Just last month, the National Cybersecurity Center of Excellence (NCCoE), a part of the National Institute of Standards and Technology (NIST), published guidance for public and private companies to protect mobile devices and help prevent data breaches. The publication, titled “Mobile Device Security: Cloud and Hybrid Build,” is a how to guide for companies to secure mobile devices using commercially available technology. Through collaboration with technology organizations, government agencies, and academic institutes, the publication essentially acts as a practice guide for network architects to ensure employees can access information remotely, while minimizing security risks. It presents a variety of security solutions that can be tailored to a company’s needs and includes instructions for installing security products that meet the NIST’s standards. As stated by the NCCoE, the guide “demonstrates how commercially available technologies can meet your organization’s needs to secure sensitive enterprise data accessed by and/or stored on employees’ mobile devices.”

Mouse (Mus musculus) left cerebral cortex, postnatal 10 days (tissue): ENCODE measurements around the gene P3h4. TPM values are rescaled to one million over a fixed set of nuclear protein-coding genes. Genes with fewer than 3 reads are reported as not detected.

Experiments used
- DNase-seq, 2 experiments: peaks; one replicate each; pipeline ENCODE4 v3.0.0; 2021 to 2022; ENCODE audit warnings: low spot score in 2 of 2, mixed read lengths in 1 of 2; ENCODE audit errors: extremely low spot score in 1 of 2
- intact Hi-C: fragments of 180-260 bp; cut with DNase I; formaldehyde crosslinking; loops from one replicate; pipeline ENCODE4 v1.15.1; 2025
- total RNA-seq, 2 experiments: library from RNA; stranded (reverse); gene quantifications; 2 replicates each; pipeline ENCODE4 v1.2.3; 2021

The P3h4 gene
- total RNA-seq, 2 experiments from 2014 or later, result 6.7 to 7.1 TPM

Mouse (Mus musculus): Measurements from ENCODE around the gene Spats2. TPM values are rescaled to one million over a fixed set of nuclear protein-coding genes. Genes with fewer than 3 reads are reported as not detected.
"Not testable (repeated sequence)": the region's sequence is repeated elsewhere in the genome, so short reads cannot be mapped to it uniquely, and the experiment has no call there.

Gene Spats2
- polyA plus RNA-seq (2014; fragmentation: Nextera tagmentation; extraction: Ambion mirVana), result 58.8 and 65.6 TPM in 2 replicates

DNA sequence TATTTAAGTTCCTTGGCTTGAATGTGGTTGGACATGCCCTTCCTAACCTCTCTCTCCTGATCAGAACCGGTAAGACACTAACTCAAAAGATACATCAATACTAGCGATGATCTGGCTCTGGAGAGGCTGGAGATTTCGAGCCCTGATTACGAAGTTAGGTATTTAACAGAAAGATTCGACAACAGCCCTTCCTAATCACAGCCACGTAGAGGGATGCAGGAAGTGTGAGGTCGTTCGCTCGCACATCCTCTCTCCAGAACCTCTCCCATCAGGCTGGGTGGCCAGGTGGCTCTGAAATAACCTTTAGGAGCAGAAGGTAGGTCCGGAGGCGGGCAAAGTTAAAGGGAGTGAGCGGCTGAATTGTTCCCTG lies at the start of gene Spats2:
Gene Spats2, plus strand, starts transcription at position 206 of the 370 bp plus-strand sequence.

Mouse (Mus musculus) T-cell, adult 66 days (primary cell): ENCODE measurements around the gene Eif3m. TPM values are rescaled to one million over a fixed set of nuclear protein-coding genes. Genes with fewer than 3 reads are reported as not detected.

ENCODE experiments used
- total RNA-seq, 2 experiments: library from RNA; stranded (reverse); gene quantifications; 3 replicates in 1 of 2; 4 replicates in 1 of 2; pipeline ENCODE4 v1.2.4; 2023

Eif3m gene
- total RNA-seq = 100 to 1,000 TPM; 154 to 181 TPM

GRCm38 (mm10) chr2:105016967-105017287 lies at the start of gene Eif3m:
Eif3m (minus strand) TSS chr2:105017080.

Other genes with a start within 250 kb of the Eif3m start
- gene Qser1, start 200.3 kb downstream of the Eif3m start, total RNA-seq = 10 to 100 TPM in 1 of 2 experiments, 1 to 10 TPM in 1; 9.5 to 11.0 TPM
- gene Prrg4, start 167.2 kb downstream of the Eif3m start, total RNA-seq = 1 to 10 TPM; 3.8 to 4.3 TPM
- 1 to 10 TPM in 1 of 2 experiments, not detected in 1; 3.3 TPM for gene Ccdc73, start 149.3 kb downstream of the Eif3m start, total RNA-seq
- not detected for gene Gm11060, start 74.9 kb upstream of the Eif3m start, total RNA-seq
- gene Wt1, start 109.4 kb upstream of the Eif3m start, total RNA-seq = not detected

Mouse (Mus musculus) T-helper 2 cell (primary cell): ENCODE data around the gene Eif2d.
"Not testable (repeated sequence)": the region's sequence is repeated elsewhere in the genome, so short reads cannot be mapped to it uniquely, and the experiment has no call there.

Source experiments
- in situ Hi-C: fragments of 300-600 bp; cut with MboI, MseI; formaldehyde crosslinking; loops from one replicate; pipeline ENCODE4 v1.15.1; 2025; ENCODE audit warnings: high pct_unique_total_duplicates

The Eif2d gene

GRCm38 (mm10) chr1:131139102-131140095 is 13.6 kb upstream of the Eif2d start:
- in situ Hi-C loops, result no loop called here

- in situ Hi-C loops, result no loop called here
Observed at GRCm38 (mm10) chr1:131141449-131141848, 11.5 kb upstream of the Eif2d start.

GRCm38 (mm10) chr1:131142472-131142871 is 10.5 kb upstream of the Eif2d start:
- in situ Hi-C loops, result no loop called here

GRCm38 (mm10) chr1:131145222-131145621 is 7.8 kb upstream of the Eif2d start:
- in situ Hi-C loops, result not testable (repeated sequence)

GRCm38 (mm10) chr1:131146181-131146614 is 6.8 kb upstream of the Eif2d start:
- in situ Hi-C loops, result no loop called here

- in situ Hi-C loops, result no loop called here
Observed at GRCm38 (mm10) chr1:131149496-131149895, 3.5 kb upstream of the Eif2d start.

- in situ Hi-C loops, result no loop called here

Companies that permit their employees to use mobile devices benefit from ease of communication and the convenience of allowing data to be accessed practically anywhere. However, security controls have not kept pace with the risks inherent in using mobile devices. As a result, a poorly secured mobile device may present significant security risks to a company.
Stolen or infiltrated mobile devices can be a gateway for wrongdoers to access a company’s sensitive and confidential information, email accounts, contacts, calendars, and other proprietary information. Even worse, a wrongdoer could gain remote access and hold a company’s data and information hostage, a tactic that has gained popularity in recent years. Moreover, not only is a company at risk of having its data compromised, but mobile device security breaches have resulted in significant financial penalties. See HIPAA Enforcement Actions.
With many states recently enacting or proposing consumer privacy and security legislation, companies must be mindful of the security risks presented by using mobile devices and ensure the devices are adequately protected. Moreover, companies must have an effective “Bring Your Own Device” (BYOD) policy in place concerning the use of the device, in addition to the security controls on the device. Be on the look out for our article on the cost – benefit analysis of implementing a BYOD policy, coming later this week.
Jackson Lewis P.C. © 2019